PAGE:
Mindfulness-based stress reduction
Mindfulness-based stress reduction (MBSR) is an eight-week evidence-based program that offers secular, intensive mindfulness training to assist people with stress, anxiety, depression and pain. Developed at the University of Massachusetts Medical Center in the 1970s by Professor Jon Kabat-Zinn, MBSR uses a combination of mindfulness meditation, body awareness, yoga and exploration of patterns of behaviour, thinking, feeling and action. Mindfulness can be understood as the non-judgemental acceptance and investigation of present experience, including body sensations, internal mental states, thoughts, emotions, impulses and memories, in order to reduce suffering or distress and to increase well-being. Mindfulness meditation is a method by which attention skills are cultivated, emotional regulation is developed, as well as rumination and worry are significantly reduced. During the past decades, mindfulness meditation has been the subject of more controlled clinical research, which suggests its potential beneficial effects for mental health, as well as physical health. While MBSR has its roots in spiritual teachings, the program itself is secular. The MBSR program is described in detail in Kabat-Zinn's 1990 book Full Catastrophe Living.
In 1979 Jon Kabat-Zinn founded the Mindfulness Based Stress Reduction Clinic at the University of Massachusetts Medical Center, and nearly twenty years later the Center for Mindfulness in Medicine, Health Care and Society at the University of Massachusetts Medical School. Both these institutions supported the growth and implementation of MBSR into hospitals worldwide. Kabat-Zinn described the MBSR program in detail in his bestselling 1990 book Full Catastrophe Living, which was reissued in a revised edition in 2013. In 1993 the MBSR course taught by Jon Kabat-Zinn was featured in Bill Moyer's Healing from Within. In the year 2015, close to 80% of medical schools are reported to offer some element of mindfulness training, and research and education centers dedicated to mindfulness have proliferated.
A meta-analysis described MBSR as "a group program that focuses upon the progressive acquisition of mindful awareness, of mindfulness". The MBSR program is an eight-week workshop taught by certified trainers that entails weekly group meetings (2.5 hour classes) and a one-day retreat (seven-hour mindfulness practice) between sessions six and seven, homework (45 minutes daily), and instruction in three formal techniques: mindfulness meditation, body scanning and simple yoga postures. Group discussions and exploration - of experience of the meditation practice and its application to life - is a central part of the program. Body scanning is the first prolonged formal mindfulness technique taught during the first four weeks of the course, and entails quietly sitting or lying and systematically focusing one's attention on various regions of the body, starting with the toes and moving up slowly to the top of the head. MBSR is based on non-judging, non-striving, acceptance, letting go, beginners mind, patience, trust, and non-centering.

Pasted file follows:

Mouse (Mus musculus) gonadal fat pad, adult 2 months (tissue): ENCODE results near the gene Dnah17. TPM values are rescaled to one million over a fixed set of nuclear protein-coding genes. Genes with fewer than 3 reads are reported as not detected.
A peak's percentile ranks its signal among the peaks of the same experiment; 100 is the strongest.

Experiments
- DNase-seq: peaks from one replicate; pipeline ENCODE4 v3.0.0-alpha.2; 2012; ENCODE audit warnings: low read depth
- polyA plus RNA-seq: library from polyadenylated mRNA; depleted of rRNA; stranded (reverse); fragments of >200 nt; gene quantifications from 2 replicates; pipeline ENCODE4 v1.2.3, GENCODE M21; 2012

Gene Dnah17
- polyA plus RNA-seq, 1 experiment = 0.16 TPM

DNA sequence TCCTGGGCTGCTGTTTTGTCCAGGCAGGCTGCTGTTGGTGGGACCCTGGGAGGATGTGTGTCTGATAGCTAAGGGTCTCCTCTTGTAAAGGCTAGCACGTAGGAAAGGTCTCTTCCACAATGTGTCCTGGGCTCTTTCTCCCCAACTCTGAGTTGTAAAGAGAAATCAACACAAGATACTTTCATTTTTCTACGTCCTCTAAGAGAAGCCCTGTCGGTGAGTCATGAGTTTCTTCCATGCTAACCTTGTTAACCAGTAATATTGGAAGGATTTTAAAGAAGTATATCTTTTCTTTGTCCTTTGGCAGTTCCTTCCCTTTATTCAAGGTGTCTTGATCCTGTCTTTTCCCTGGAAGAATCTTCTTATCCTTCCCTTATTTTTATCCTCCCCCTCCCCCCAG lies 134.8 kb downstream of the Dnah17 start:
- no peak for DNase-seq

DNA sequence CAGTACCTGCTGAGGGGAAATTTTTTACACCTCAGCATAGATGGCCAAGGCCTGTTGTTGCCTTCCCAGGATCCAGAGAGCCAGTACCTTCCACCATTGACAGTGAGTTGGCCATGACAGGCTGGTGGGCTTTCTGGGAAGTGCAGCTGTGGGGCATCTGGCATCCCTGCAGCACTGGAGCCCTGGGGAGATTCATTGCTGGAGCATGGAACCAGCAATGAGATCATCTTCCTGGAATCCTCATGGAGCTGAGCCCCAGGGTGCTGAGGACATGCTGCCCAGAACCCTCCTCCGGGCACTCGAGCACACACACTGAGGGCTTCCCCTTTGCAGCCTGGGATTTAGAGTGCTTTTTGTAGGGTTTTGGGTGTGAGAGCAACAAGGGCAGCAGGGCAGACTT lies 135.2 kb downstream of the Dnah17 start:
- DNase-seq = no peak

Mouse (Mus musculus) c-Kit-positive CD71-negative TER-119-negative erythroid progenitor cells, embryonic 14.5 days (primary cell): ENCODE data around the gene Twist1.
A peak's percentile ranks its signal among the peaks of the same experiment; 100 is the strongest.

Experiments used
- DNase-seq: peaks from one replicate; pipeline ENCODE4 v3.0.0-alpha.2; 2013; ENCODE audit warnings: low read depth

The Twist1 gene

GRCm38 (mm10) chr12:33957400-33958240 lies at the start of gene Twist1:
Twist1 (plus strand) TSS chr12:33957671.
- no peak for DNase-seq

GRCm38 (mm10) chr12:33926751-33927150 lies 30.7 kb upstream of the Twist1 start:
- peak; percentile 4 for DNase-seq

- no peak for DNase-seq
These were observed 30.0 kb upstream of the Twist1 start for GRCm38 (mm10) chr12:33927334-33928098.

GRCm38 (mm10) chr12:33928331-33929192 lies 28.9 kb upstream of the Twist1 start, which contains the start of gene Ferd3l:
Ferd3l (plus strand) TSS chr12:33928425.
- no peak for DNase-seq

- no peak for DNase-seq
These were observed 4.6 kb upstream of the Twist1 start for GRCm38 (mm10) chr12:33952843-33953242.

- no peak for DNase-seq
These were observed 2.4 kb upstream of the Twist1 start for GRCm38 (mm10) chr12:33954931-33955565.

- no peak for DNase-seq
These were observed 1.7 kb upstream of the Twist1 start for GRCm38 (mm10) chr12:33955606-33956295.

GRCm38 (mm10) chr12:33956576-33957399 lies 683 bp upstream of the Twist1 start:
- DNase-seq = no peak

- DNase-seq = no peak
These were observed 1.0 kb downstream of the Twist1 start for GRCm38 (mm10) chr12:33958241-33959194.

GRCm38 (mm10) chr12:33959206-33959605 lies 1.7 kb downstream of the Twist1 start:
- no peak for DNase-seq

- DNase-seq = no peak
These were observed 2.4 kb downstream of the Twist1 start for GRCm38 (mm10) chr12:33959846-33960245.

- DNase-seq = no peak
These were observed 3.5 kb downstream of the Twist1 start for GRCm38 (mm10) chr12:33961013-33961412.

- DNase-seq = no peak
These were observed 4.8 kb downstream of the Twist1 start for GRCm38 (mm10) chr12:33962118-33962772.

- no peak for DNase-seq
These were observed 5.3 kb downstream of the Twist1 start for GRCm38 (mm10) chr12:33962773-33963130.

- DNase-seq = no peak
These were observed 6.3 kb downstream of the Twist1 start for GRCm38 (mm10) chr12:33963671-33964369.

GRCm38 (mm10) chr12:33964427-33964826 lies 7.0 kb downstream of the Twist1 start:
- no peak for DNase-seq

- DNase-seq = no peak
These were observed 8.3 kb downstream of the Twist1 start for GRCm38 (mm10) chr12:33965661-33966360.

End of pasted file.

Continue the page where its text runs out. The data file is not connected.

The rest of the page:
According to Kabat-Zinn, the basis of MBSR is mindfulness, which he defined as "moment-to-moment, non-judgmental awareness." During the program, participants are asked to focus on informal practice as well by incorporating mindfulness into their daily routines. Focusing on the present is thought to heighten sensitivity to the environment and one’s own reactions to it, consequently enhancing self-management and coping. It also provides an outlet from ruminating on the past or worrying about the future, breaking the cycle of these maladaptive cognitive processes.
Scientific evidence of the debilitating effects of stress on human body and its evolutionary origins were pinpointed by the ground-breaking work of Robert Sapolsky, and explored for lay readers in the book Why Zebras Don't Get Ulcers. Engaging in mindfulness mediation brings about significant reductions in psychological stress, and appears to prevent the associated physiological changes and biological clinical manifestations that happen as a result of psychological stress.
Extent of practiceEdit
According to a 2014 article in Time magazine, mindfulness meditation is becoming popular among people who would not normally consider meditation. The curriculum started by Kabat-Zinn at University of Massachusetts Medical Center has produced nearly 1,000 certified MBSR instructors who are in nearly every state in the US and more than 30 countries. Corporations such as General Mills have made it available to their employees or set aside rooms for meditation. Democratic Congressman Tim Ryan published a book in 2012 titled A Mindful Nation and he has helped organize regular group meditation periods on Capitol Hill.